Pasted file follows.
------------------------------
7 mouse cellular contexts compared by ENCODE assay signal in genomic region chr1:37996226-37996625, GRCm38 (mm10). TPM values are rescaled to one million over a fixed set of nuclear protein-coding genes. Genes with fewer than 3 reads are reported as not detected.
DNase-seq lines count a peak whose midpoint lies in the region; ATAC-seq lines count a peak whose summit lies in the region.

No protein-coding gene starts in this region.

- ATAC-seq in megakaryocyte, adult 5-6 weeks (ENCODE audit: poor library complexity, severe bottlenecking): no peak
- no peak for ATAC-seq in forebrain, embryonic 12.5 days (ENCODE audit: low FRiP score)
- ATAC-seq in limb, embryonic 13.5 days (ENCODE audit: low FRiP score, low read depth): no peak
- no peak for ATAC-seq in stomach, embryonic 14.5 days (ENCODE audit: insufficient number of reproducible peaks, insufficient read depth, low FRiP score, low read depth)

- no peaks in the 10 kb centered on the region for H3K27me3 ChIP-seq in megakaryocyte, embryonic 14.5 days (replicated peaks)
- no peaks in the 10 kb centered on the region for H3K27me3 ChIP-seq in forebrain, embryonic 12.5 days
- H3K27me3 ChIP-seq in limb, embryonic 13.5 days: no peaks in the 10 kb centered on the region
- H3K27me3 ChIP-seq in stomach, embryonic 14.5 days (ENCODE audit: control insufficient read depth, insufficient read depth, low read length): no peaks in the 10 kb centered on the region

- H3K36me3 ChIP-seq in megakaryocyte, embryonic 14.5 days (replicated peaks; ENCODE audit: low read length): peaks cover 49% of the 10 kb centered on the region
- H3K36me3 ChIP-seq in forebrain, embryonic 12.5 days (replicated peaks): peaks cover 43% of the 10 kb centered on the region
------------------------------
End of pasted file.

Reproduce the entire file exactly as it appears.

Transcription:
7 mouse cellular contexts compared by ENCODE assay signal in genomic region chr1:37996226-37996625, GRCm38 (mm10). TPM values are rescaled to one million over a fixed set of nuclear protein-coding genes. Genes with fewer than 3 reads are reported as not detected.
DNase-seq lines count a peak whose midpoint lies in the region; ATAC-seq lines count a peak whose summit lies in the region.

No protein-coding gene starts in this region.

- ATAC-seq in megakaryocyte, adult 5-6 weeks (ENCODE audit: poor library complexity, severe bottlenecking): no peak
- no peak for ATAC-seq in forebrain, embryonic 12.5 days (ENCODE audit: low FRiP score)
- ATAC-seq in limb, embryonic 13.5 days (ENCODE audit: low FRiP score, low read depth): no peak
- no peak for ATAC-seq in stomach, embryonic 14.5 days (ENCODE audit: insufficient number of reproducible peaks, insufficient read depth, low FRiP score, low read depth)

- no peaks in the 10 kb centered on the region for H3K27me3 ChIP-seq in megakaryocyte, embryonic 14.5 days (replicated peaks)
- no peaks in the 10 kb centered on the region for H3K27me3 ChIP-seq in forebrain, embryonic 12.5 days
- H3K27me3 ChIP-seq in limb, embryonic 13.5 days: no peaks in the 10 kb centered on the region
- H3K27me3 ChIP-seq in stomach, embryonic 14.5 days (ENCODE audit: control insufficient read depth, insufficient read depth, low read length): no peaks in the 10 kb centered on the region

- H3K36me3 ChIP-seq in megakaryocyte, embryonic 14.5 days (replicated peaks; ENCODE audit: low read length): peaks cover 49% of the 10 kb centered on the region
- H3K36me3 ChIP-seq in forebrain, embryonic 12.5 days (replicated peaks): peaks cover 43% of the 10 kb centered on the region